Reversing Privatisation: Clive Efford MP’s NHS BillMarch 21st, 2015
Labour MP Clive Efford successfully introduced a Bill that will scrap David Cameron’s market framework for the NHS and make sure local NHS patients are always put first. Now the Tory-led government is under pressure to honour this new bill and make sure it is enacted and enforced.
The Tory-led government has forced hospitals to open themselves up to a privatisation agenda which prioritises spending on competition lawyers and tendering exercises instead of on patient care.
The Bill would scrap the rules that force market tendering of services and that are seeing millions of pounds wasted on competition lawyers instead of patient care.
1. Section 75 regulations
These are the rules that many doctors say are forcing them to put services out to the market, even if they do not want to, for fear of legal challenge.
Labour oppose these regulations because they risk fragmenting care and are seeing large amounts of money spent on tendering exercises rather than patient care.
- Freedom of Information requests by the Labour Party show NHS hospitals are now spending in excess of £60 million per year just on tendering exercises / assessing tenders for bids. In addition to this, Clinical Commissioning Groups will also be spending millions on putting services out to tender.
- In a survey by Health Service Journal, two thirds of commissioners said they had experienced increased commissioning costs as a result of the new regulations (Health Service Journal, 4 April 2014)
- Last year, the Chief Executive of the NHS said “You’ve got competition lawyers all over the place, causing enormous difficulty…We are getting, in my view, bogged down in a morass of competition law which is causing . . . significant cost in the system” (Sir David Nicholson, Financial Times, 5 November 2013).
The Bill scraps these rules and return to a system based on collaboration and integration. The Bill would also give contracting authorities the right to use ‘NHS contracts’ to ensure they can avoid competition law.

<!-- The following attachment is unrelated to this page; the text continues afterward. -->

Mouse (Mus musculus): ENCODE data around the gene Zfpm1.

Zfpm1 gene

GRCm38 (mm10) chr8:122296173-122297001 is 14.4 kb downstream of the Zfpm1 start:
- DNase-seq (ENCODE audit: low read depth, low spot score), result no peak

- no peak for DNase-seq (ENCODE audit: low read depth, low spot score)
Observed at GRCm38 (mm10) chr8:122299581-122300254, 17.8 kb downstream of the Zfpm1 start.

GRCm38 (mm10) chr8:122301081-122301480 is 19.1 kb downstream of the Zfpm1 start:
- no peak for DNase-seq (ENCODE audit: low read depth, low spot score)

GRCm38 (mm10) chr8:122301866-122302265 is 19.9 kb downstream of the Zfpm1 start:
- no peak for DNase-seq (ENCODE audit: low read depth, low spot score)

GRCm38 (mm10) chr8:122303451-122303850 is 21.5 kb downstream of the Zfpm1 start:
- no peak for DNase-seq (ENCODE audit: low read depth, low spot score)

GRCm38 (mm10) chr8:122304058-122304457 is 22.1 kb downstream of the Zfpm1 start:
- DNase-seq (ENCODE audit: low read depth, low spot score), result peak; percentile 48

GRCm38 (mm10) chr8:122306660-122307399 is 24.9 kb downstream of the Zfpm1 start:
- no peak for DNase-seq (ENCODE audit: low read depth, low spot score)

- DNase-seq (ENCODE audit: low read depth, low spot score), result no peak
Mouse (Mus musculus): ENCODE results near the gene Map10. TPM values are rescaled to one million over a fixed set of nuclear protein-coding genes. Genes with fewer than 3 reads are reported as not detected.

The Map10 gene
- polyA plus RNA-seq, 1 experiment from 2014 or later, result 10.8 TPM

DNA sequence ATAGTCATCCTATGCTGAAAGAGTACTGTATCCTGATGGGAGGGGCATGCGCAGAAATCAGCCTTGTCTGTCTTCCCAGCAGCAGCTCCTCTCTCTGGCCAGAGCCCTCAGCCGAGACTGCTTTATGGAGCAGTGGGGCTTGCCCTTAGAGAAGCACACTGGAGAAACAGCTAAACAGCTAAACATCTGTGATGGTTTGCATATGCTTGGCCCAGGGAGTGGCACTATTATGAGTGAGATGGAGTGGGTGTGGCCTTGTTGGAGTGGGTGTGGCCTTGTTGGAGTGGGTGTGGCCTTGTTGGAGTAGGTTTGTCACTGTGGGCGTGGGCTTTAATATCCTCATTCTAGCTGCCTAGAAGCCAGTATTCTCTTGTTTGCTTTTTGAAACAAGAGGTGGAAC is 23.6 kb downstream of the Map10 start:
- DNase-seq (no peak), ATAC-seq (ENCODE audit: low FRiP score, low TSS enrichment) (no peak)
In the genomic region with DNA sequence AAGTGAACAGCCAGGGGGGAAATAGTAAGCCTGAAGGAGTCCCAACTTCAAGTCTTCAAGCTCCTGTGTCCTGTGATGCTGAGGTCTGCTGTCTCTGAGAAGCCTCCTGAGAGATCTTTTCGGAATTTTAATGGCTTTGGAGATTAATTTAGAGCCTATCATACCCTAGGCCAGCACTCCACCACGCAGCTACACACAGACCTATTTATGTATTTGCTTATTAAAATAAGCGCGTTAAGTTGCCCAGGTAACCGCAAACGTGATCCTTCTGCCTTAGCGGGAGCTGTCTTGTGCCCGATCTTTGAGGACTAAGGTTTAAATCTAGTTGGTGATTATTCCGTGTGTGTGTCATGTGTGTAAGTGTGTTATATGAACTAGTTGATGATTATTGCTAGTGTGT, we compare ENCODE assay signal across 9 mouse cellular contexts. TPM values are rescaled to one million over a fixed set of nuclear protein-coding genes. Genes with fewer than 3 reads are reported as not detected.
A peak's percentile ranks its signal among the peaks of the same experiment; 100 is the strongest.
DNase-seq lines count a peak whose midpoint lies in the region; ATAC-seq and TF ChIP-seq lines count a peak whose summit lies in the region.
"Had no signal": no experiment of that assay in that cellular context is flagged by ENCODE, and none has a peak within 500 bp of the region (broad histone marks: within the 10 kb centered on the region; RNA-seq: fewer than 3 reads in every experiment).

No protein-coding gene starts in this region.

2. Competition framework
The Health & Social Care Act exposed the NHS to the full force of EU competition law. It also established Monitor as an economic regulator to enforce competition in the NHS, along with the Competition and Markets Authority (CMA).
Labour opposes this framework because it is hindering important service improvements simply on the grounds that they do not serve the interests of competition, and is seeing further large amounts of money wasted on competition administration and competition lawyers.
- Freedom of Information requests by the Labour Party show NHS hospitals are now spending in excess of £20 million per year on navigating the Government’s competition law requirements for NHS reconfigurations and mergers & acquisitions
- Monitor’s Annual Plan, shows that the organisation spent £4.9m on monitoring and enforcing competition in 2013/14 and they estimate the cost of their competition work in 2014/15 will be £6.3m.
The Bill will scrap the competition framework, remove the role of Monitor as an economic regulator enforcing competition in the NHS, and remove the Competition and Markets Authority from any role in the NHS.
3. Private Patient Income
The Health & Social Care Act allowed hospitals to raise up to half of their income from treating private patients.
Now we see hospitals expanding their private patient units, even as waiting lists lengthen for NHS patients and treatments are rationed.
The Bill would set tougher controls on private patient income to ensure NHS patients always get put first.
4. Democratic accountability: the Secretary of State’s powers and duties
The Health & Social Care Act removed the Secretary of State’s duty to provide health services in England, ending the historic political accountability for the NHS. Now ministers won’t answer for the problems they have created in the NHS.
The Bill would restore the Secretary of State’s historic duty to provide NHS services.
5. The Transatlantic Trade and Investment Partnership Treaty (TTIP)
The Bill ensures the TTIP Treaty cannot impose procurement or competition obligations on the NHS.